Amy has been the editor in chief of Pointe magazine since 2014, following a 19-year dance career. She danced professionally with the Milwaukee Ballet and The Suzanne Farrell Ballet, among others, and performed in honor of Ms. Farrell at the 2005 Kennedy Center Honors. While pursuing her college degree part-time, she began writing extensively for several dance publications, including Pointe's "Ask Amy" advice column. Amy graduated summa cum laude from Marymount Manhattan College with a BA in English and World Literatures, and currently serves on its advisory board. Before joining Pointe, she was an associate editor for Dance Teacher and Dance Magazine.
"When you turn up at someone's door saying, 'I would like to make the first dance in Antarctica,' they often call you crazy."
So says Kiwi choreographer and former ballet dancer Corey Baker. Luckily, his persistence paid off. On Sunday, April 22 (that's Earth Day, everybody), Baker, who now directs the U.K.–based Corey Baker Dance, is releasing his short film "Antarctica: The First Dance." Commissioned by Random Acts for Channel 4 and The Space (UK), the four-minute film stars Royal New Zealand Ballet dancer Madeleine Graham—who performed in unimaginably frigid conditions to promote Baker's very important message. "I wanted to highlight Antarctica's epic landscape and vast beauty, but at the same time show that it is under threat," he says. "Climate change impact is real and immediate. By showing up-close the beauty of this incredible place, people can feel closer to something that may otherwise seem abstract and unconnected."
You can find Tiler Peck just about anywhere these days—onstage at New York City Ballet, in commercials, on "The Ellen Degeneres Show." And let's not forget starring in 2014's Little Dancer, a musical that followed the creation of Edgar Degas' famous sculpture, "Little Dancer Aged 14." Peck played Marie van Goethem, the young Paris Opéra Ballet School student who modeled for Degas. Now, she's reprising the role—er, her likeness is—for a good cause. Visual artist Elliott Arkin has created a series of limited edition sculptures of Peck as the Little Dancer. Proceeds will go to Dance Against Cancer, the annual benefit concert for the American Cancer Society produced by NYCB principal Daniel Ulbricht and Manhattan Youth Ballet programming director Erin Fogarty (both of whom lost a parent to the disease). Peck will also be part of the event's star-studded cast; all of the dancers donate their time, and most perform in memory of a loved one.
San Francisco Ballet announced this morning that principal dancer Maria Kochetkova will leave the company at the the end of the 2017–18 season. Her final performance date has not yet been announced, but it will be sometime during the company's Unbound Festival, April 20–May 6.
Most people associate ballet with opera houses, not rock-concert venues. But on a summer night in August, almost 10,000 people packed Mexico City's National Auditorium to experience Despertares, an international gala featuring some of the dance world's biggest stars. Despertares (which means "awakenings" in Spanish) is the passion project of Mexican dancer Isaac Hernández, a lead principal at English National Ballet. Together with his brother, San Francisco Ballet soloist Esteban Hernández, they hope to develop new audiences in their home country. The gala is their fifth, and part of a larger initiative that includes outreach projects and a free ballet school for underprivileged children.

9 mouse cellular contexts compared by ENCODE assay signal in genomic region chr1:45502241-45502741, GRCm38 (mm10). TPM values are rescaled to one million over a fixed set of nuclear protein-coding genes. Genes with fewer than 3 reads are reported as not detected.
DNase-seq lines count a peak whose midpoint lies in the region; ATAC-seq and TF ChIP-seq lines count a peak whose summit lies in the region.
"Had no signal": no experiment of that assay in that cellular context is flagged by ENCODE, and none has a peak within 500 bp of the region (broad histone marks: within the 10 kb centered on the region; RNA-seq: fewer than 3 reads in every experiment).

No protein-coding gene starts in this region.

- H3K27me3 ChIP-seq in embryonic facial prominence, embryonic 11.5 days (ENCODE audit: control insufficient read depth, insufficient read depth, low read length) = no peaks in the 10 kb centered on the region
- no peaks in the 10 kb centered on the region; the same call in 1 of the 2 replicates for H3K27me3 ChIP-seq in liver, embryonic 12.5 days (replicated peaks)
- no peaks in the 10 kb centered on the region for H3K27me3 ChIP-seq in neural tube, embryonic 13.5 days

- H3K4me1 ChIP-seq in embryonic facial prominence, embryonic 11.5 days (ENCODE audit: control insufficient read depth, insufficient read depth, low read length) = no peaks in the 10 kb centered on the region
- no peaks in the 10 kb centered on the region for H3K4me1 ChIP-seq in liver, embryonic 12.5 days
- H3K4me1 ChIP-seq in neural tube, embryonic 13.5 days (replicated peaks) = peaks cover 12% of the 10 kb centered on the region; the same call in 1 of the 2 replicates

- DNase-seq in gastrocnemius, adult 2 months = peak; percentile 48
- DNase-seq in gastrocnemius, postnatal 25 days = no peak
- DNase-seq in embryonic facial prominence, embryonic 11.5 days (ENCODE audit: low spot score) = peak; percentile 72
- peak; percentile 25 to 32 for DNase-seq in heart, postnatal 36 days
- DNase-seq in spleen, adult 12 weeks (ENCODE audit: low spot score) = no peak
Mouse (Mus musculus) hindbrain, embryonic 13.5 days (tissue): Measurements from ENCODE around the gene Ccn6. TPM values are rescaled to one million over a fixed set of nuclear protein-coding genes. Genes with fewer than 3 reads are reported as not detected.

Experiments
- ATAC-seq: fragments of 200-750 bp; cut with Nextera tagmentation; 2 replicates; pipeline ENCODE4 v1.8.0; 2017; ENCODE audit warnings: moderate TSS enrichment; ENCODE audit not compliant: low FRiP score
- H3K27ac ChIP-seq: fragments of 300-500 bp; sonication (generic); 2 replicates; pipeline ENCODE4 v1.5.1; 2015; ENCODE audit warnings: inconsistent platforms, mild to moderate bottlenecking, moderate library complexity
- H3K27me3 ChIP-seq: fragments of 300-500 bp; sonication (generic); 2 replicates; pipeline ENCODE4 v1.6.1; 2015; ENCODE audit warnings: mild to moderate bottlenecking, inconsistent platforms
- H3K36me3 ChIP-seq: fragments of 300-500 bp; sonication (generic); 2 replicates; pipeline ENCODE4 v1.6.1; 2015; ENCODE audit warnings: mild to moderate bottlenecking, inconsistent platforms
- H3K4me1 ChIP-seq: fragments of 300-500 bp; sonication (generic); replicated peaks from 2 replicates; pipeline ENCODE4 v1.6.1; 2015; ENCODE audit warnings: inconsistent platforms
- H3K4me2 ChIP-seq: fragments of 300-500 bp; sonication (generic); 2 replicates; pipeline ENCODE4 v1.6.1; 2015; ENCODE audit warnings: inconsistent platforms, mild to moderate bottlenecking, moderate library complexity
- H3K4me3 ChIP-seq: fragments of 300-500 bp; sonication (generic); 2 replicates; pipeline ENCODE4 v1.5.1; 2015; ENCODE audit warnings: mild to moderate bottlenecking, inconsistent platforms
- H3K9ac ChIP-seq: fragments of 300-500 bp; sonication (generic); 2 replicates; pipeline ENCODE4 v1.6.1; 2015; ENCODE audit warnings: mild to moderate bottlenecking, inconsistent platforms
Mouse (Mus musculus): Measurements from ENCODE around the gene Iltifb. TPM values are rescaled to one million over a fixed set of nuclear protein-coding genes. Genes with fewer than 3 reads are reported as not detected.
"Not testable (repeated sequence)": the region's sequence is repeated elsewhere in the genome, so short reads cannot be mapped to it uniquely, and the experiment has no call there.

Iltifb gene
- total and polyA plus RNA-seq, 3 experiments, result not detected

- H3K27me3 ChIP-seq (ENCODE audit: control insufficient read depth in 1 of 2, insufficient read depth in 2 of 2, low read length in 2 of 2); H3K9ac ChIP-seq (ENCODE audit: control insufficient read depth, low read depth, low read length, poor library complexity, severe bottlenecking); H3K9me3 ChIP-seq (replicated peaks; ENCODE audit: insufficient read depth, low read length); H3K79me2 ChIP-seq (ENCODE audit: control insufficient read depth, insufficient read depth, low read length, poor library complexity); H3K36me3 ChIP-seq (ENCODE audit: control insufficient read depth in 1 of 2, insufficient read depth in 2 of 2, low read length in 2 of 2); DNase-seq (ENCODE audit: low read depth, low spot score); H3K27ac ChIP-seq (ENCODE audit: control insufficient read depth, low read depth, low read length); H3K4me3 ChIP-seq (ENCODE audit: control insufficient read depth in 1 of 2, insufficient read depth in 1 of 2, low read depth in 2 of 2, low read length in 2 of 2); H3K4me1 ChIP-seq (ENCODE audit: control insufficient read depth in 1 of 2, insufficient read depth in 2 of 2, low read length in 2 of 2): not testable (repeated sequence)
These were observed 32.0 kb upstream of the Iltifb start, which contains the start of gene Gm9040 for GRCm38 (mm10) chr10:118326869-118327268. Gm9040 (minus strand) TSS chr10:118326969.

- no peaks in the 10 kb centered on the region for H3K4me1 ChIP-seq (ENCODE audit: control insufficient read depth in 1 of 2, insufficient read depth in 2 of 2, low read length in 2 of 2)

The National Auditorium in Mexico City. Photo Courtesy Soul Arts Productions.
We've been seeing a lot of Sergei Polunin on the big screen lately, between last fall's Murder on the Orient Express and the recent spy-thriller Red Sparrow. But on Sunday, April 8, we'll have a chance to see him in full dancer mode again—alongside Bolshoi ballerina Svetlana Zakharova, no less! The pair will headline in Giselle, part of this season's Bolshoi Ballet in Cinema Series. Fathom Events, By Experience and Pathé Live will partner to broadcast the 2015 Bolshoi performance, which featured Polunin as a guest artist, to movie theaters nationwide. It's a rare opportunity to see these two ballet mega-stars dancing together. Click here to find theaters, showtimes and tickets near you. Can't wait 'til Sunday? Check out the sneak preview below.
I don't have full 180-degree turnout, so I can't make the same beautiful lines that other dancers can. Even if I strengthen my body enough to utilize my full range of motion, will anyone ever hire me? —Carmen
Let's face it—very few dancers are born with a "perfect" ballet facility. Some struggle with their feet or knees; I dealt with an inflexible back. Part of being an artist means learning to work with the body you have. I personally have known several beautiful dancers with less-than-ideal turnout who went on to have successful careers. Sure, sometimes their limited turnout was noticeable. But for the most part, my eye was drawn to their strengths.